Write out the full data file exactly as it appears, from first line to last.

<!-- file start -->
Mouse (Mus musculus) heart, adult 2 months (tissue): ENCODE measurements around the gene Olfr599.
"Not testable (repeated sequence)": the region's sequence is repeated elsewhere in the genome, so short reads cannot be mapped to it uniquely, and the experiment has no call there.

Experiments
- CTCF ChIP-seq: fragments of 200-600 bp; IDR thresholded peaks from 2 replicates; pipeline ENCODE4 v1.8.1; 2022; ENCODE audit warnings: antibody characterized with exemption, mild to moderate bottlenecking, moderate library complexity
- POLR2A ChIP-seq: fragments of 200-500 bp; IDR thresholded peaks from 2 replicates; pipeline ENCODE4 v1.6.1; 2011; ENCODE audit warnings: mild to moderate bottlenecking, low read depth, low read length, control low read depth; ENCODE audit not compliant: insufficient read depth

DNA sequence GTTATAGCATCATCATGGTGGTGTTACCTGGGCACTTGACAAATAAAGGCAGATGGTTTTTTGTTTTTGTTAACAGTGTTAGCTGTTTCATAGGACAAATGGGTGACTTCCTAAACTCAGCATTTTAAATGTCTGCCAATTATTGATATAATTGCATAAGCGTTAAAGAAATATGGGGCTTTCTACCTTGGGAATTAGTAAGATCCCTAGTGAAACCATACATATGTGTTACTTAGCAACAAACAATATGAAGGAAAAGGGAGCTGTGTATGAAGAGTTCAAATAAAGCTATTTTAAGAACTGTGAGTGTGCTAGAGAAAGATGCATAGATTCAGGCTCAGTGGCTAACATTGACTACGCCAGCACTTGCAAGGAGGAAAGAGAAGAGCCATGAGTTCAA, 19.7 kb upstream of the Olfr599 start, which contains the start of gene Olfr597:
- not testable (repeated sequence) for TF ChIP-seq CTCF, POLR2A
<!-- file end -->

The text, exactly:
Mouse (Mus musculus) heart, adult 2 months (tissue): ENCODE measurements around the gene Olfr599.
"Not testable (repeated sequence)": the region's sequence is repeated elsewhere in the genome, so short reads cannot be mapped to it uniquely, and the experiment has no call there.

Experiments
- CTCF ChIP-seq: fragments of 200-600 bp; IDR thresholded peaks from 2 replicates; pipeline ENCODE4 v1.8.1; 2022; ENCODE audit warnings: antibody characterized with exemption, mild to moderate bottlenecking, moderate library complexity
- POLR2A ChIP-seq: fragments of 200-500 bp; IDR thresholded peaks from 2 replicates; pipeline ENCODE4 v1.6.1; 2011; ENCODE audit warnings: mild to moderate bottlenecking, low read depth, low read length, control low read depth; ENCODE audit not compliant: insufficient read depth

DNA sequence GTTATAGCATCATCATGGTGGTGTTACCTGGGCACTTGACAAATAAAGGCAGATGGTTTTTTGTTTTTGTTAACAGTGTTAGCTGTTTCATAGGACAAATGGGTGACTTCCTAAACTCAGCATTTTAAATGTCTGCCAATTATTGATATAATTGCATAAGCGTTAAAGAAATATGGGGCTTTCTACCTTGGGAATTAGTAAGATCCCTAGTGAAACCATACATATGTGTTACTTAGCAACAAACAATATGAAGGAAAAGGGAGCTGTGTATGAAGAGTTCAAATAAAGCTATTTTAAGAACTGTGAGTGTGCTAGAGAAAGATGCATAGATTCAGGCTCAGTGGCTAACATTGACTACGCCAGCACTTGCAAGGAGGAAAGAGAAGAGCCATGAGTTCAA, 19.7 kb upstream of the Olfr599 start, which contains the start of gene Olfr597:
- not testable (repeated sequence) for TF ChIP-seq CTCF, POLR2A